In the modern-day, useful and useless data can be the deciding factor between making the right or wrong decision in business. So much so that particularly bad data quality could deprive a company of up to 25% of its total revenue. It goes without saying that decision-making must be an informed process. And because of that, it’s only natural that the information you use has to be correct, relevant, and up to date. The larger the scale of the business, the more crucial data quality becomes. Any miscalculations caused by incomplete, duplicated, outdated, or irrelevant data are costly, wasteful, and time-consuming.
Listed below are some of the best data engineering practices to ensure the data your company uses is as good as it can be:
Eliminating human error
Deduplicating and completing data
Making data consistent
Streamlining data collection
Combating data overload
It’s no surprise that human error is something that data engineers should strive to minimize as much as possible. If the source of important information is itself prone to error and mistakes, that must be addressed.
For example, if there are forms being used where you have users input data manually, incomplete or empty fields may quickly become a common occurrence. That’s why you need to make sure that all important fields and data inputs are made mandatory to complete before submitting a form. Likewise, consider switching out text fields for drop-down menus or any other kind of option input, where possible.
This is a very simple and quick method that can cut down the amount of incomplete or incorrect data that comes from human input.
Data duplication is a serious data quality issue that plagues any system and any industry. Be it because of duplicate entries, multiple systems, or countless data silos – information eventually gets duplicated, triplicated, and so on. Take Netflix, for example: in 2015, their system started producing duplicates for the primary key and the data system did not know how to treat it. As a result, Netflix was down for 45 minutes all over the world. That’s how serious it may get.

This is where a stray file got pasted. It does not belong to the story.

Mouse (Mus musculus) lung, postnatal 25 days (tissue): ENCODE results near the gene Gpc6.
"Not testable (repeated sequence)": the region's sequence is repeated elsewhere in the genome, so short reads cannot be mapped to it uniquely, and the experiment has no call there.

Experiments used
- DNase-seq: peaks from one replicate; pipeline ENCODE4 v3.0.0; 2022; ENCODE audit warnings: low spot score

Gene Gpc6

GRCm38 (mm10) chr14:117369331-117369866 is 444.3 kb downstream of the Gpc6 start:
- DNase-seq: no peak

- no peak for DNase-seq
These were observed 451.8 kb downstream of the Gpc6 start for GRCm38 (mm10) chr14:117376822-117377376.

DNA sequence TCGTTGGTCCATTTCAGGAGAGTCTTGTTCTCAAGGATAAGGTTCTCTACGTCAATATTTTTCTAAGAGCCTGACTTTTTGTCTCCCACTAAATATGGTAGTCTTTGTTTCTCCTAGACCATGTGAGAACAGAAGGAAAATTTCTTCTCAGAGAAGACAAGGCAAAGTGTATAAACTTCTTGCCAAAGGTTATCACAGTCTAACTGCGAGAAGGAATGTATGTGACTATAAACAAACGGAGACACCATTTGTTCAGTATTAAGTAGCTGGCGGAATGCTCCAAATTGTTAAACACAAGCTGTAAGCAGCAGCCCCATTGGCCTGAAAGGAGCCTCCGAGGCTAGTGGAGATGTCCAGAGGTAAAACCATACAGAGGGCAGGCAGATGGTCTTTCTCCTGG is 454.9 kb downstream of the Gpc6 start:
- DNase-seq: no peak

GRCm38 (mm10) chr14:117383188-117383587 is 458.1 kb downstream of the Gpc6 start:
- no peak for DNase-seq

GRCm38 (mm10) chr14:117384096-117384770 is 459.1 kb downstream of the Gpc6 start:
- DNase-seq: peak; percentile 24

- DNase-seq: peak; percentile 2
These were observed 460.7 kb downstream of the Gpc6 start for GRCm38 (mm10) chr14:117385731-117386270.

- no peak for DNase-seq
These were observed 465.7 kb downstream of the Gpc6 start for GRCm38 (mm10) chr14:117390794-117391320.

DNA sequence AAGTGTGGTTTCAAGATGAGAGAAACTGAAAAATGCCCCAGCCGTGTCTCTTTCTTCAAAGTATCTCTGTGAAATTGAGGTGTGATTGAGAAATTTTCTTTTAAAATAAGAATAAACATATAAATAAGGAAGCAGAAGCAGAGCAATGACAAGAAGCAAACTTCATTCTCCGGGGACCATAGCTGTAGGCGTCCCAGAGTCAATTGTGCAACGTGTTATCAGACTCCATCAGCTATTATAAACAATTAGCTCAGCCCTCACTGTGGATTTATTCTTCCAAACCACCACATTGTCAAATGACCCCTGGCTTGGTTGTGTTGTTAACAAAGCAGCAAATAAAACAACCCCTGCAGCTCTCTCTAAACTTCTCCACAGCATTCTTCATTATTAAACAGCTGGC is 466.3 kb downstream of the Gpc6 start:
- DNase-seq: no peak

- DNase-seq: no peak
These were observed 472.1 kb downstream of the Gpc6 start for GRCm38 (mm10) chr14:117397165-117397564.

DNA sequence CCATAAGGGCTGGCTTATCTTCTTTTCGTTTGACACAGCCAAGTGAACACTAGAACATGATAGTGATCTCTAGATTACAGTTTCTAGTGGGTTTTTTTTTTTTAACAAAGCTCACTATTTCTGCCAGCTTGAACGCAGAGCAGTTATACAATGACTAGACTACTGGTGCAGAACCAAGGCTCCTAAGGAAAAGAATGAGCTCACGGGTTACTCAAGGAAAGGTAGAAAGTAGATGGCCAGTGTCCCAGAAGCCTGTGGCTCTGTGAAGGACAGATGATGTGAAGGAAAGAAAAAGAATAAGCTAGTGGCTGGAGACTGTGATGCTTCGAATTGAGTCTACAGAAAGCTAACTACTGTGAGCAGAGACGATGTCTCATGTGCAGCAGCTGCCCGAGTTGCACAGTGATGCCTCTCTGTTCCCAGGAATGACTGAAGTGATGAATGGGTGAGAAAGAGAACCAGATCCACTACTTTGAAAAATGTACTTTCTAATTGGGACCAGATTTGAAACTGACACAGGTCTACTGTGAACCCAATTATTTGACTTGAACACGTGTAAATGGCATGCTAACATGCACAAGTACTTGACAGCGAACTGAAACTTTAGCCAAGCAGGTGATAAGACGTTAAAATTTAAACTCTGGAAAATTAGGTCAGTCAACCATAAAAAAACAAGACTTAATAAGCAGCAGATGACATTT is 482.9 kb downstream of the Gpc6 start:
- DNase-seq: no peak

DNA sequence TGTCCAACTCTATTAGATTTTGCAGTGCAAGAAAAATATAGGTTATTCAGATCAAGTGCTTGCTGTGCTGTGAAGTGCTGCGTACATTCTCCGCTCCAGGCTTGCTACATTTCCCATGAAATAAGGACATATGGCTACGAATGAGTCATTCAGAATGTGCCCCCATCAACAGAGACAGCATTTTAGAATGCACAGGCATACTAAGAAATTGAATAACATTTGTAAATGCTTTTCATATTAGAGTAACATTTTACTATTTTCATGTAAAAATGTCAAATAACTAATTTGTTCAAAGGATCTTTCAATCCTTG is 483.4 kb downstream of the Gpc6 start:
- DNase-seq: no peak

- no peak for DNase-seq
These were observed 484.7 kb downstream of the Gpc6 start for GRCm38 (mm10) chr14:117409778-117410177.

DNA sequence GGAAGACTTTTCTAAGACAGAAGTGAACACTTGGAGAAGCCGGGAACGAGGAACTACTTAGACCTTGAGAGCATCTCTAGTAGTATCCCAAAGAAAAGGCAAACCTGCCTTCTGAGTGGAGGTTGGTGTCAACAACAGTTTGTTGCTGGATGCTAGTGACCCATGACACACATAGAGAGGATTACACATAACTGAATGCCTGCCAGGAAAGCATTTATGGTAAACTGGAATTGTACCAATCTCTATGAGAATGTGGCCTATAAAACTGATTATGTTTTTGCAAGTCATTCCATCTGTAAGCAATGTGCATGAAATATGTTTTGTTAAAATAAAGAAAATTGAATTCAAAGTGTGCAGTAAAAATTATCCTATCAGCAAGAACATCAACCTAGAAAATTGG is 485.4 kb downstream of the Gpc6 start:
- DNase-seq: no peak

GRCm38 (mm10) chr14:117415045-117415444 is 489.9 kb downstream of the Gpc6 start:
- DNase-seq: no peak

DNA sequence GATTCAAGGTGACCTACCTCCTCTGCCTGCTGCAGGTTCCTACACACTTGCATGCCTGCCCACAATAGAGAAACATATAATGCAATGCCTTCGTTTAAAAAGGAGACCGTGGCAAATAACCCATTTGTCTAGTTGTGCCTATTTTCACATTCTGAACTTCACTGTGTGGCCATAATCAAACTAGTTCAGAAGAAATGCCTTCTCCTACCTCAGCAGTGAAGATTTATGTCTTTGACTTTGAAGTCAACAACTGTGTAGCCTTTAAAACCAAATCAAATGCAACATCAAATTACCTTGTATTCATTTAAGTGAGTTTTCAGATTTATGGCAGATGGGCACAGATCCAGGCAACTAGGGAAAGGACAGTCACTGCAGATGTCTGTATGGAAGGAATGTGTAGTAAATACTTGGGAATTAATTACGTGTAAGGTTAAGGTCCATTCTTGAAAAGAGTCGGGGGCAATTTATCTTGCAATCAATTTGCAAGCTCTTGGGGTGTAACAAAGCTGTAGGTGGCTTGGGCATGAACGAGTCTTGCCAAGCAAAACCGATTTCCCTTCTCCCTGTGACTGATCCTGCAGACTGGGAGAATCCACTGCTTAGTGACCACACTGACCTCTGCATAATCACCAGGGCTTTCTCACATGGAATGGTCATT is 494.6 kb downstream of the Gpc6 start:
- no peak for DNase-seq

Monitoring for duplicates allows eliminating nearly 30% of possible data errors. That said, keep in mind that duplication is a complex problem, and there’s no one-size-fits-all solution for it. The issue here is to do that at scale, not on a friction of data. The ideal scenario for preventing the duplication problem would be monitoring unique values and observing data volumes that indicate the problem. To do that, you need to have a scalable system in place that will automatically monitor every aspect of data. With that in mind, we’ve built Masthead to back you up and catch data anomalies as soon as they appear in your dataset.
Data consistency is imperative to a system functioning properly. With so many units, symbols, and values available for the same entries, consistency is key in making sure there are no issues when data is being exchanged across different systems and databases. A wrong data format used in one instance can cause major data errors across the entire system. The most well-known example of this is when poor data consistency caused NASA to fail a $327.6 million mission. The Mars probe was thrown off-orbit and lost forever, all because of one piece of ground software that provided imperial units, instead of metric ones.